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Reference Centre, Planning, Website Review

Cyndi's List   rating of three gold shieldsGShield-onehalf.jpg - 1416 Bytes

http://www.cyndislist.com

Cyndi Howell and her husband deserve a tremendous vote of thanks for providing this link service freely. They also have to be admired for their tenacity in continuing to routinely, albeit slowly, service the list. I would imagine that the commitment of time and resources in maintaining a website of its' size and complexity could easily become overwhelming.

Cyndi's List was one of the first internet sites to organize links specifically for use by genealogists. To this day, the list can serve a valuable function as a direction post for many researchers. I also refer many newbies to Cyndi's List 'county pages' for a quick start - quick access to relevant sites. However, as one becomes more sophisticated in their search this link site becomes less and less important as a primary launching pad. Yet, ironically, the more sophisticated one becomes in their search, the more that researcher needs to review some of Cyndi's List undiscovered regions.

The first issue that needs to be addressed concerning Cyndi's List is its' complexity. It appears to be well organized along a hierarchical structure with a main index linking through to individual country pages, which, in turn, link through to individual county, provincial or state pages. Its' clean structure allows one to navigate quickly to the topic of interest and on to links that may be of benefit within that topic.

However, there appears to be a disconnect between the categories that can be reached from the home page via the link to "Categories" in the top menu of the page and those that can be reached via the "Browse Categories Alphabetically" links at the bottom of the home page. For instance, after clicking on the top menu link to "Categories" a list of alphabetically-arranged categories appears where one will find a link to topics concerning the "United Kingdom & Ireland". But, using the "Browse Categories Alphabetically" links at the bottom of the home page one cannot directly reach "England" without first browsing under the letter "U" for United Kingdom. Furthermore, using the "Browse Categories Alphabetically" links is confusing in itself in that all categories of topics beginning with the letter "H", for example, are not included in that list of links. This list of links includes subjects such as heraldry, Hit a brick wall?, Homesteads, Huguenots, et cetera, but no geographical places such as Hertfordshire or Hungary. Consequently, one could easily see something of interest in this list that may be overlooked on the "Categories" menu item simply because one did not think to look on both indices for a particular topic. Conversely, one could entirely miss a geographical place if relying solely on the "Browse Categories Alphabetically" links at the bottom of the home page. The "Browse Categories Alphabetically" links need to include every single item of a particular beginning letter that can be found on the site.

The "Categories" menu item is the primary gateway to pages concerning individual countries. Be aware, though, that if you are searching on this index for a link to a country such as Hungary or Estonia that such a country may have been included in either the Eastern or Western Europe, or Baltic States listings. The links to Eastern Europe and Western Europe are not indexed consistently. Where Western European countries have been specified under that heading, countries that have been included under the heading of Eastern Europe have not been specified. This would leave a newbie in a considerable quandry if he or she were searching for a link to Hungary, for instance, as such a link is to be found nowhere on the site.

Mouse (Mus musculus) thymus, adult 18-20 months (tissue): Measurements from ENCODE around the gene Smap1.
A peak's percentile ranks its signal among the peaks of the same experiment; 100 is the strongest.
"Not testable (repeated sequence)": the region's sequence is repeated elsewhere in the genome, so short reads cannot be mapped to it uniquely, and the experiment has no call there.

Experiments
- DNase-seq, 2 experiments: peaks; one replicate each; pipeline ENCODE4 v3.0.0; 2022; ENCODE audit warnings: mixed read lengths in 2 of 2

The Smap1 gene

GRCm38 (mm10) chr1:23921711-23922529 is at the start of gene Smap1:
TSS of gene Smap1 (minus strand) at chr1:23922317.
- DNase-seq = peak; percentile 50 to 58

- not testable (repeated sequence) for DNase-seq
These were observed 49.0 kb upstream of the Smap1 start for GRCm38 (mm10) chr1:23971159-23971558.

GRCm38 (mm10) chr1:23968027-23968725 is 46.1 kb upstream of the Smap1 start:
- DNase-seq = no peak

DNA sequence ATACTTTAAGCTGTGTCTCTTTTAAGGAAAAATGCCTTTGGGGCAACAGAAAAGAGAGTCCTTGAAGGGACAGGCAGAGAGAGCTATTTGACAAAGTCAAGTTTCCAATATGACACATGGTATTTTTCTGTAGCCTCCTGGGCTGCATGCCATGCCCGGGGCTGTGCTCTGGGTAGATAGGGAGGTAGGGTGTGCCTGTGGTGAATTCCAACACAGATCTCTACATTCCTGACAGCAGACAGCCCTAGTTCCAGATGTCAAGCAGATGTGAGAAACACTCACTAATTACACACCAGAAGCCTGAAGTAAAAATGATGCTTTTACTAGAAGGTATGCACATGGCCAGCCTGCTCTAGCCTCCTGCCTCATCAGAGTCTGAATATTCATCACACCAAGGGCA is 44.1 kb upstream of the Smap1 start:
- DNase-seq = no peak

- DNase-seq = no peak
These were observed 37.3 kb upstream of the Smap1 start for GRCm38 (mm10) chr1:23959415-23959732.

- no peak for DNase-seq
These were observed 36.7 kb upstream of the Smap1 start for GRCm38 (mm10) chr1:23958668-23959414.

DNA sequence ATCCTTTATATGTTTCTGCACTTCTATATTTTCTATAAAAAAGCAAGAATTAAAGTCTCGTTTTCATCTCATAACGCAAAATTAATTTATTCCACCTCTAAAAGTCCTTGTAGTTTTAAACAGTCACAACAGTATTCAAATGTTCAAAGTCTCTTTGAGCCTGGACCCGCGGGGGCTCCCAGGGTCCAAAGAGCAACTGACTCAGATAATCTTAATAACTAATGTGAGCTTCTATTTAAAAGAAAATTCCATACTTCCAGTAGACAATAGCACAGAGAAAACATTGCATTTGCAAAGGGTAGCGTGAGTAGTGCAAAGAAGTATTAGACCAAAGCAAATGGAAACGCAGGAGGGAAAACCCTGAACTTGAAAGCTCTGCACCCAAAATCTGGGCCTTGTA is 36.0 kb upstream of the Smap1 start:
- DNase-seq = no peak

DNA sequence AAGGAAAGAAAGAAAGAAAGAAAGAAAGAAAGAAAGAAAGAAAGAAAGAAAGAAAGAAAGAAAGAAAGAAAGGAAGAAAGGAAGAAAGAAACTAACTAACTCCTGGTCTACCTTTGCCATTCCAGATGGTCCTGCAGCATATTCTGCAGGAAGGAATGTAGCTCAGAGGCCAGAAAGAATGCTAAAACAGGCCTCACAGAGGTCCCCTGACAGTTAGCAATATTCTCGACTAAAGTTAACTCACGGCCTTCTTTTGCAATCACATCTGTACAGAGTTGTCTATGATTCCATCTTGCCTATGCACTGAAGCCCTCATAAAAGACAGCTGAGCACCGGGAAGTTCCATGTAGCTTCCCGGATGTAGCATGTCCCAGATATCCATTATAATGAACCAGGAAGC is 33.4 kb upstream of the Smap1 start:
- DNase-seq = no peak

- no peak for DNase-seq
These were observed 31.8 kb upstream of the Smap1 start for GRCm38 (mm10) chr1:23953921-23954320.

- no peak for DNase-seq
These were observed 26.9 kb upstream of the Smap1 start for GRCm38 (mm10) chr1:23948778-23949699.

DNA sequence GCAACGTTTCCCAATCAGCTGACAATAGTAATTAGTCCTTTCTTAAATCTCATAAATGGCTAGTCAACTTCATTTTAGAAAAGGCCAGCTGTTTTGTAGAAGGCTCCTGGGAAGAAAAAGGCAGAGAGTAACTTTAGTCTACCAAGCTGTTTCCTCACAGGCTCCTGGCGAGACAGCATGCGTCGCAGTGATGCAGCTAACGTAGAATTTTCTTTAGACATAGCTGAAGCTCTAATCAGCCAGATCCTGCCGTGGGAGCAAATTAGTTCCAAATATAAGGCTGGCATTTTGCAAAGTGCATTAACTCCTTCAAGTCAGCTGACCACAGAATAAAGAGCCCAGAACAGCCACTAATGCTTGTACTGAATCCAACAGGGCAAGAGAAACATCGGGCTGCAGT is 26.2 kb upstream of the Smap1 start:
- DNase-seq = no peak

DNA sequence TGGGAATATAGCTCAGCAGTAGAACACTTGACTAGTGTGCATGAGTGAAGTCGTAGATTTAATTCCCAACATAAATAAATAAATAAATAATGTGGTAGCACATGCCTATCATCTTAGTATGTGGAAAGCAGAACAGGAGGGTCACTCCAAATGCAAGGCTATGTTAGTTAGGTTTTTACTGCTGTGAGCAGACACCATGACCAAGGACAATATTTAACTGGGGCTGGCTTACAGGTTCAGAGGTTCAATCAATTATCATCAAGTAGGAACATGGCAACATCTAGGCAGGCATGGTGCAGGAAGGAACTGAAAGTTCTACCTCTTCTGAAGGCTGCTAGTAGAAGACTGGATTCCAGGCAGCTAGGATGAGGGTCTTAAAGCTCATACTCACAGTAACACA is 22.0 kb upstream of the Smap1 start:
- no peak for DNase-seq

Problematic, too, in Cyndi's List are the links from her page to independent websites. Websites are assembled, removed and ferried from server-to-server faster than one can write their own name. Cyndi's List has grown to such a size and complexity that much lag time exists between the premier of a new website and the link to that site actually making it on to Cyndi's List pages. Lag time also occurs between the removal of a website or switch to a new URL (uniform resource locater) of a website. Most independent website owners do not take the time to inform any linkers of their demise. Neither are they likely to inform any linkers of a switch of domains or ISPs (internet service providers). Favourite links that were initially found on Cyndi's List have long since been bookmarked or added to favourites' lists. Fresh links to debut websites and otherwise relatively new resources are found on more popular and frequently-visited websites and mailing lists. Alternative link pages, for example Genuki and GenWebs, which have a more focused relevance - translate this to mean 'quick-access-to-hard-data' - to a search are found, bookmarked and quickly override the links found in Cyndi's List pages.

As researchers continually return to favourite websites they are alerted to changes to that site, including removal, updates and any changes in the URL (uniform resource locator), mergers, acquisitions and divestments of genealogy resources and companies. Little wonder, then, that a proportion of the links found throughout the pages of Cyndi's List will be defunct. This is not a problem that is unique to Cyndi's List. This is a net-wide problem and defunct links will be found on just about every site. In the case of at least one evolution, 1837Online, it is still shown as such in Cyndi's List. The link to Find My Past, which evolved from 1837Online, does function though it probably relies on a robust redirect from the Find My Past website rather than an updated link on Cyndi's List end.

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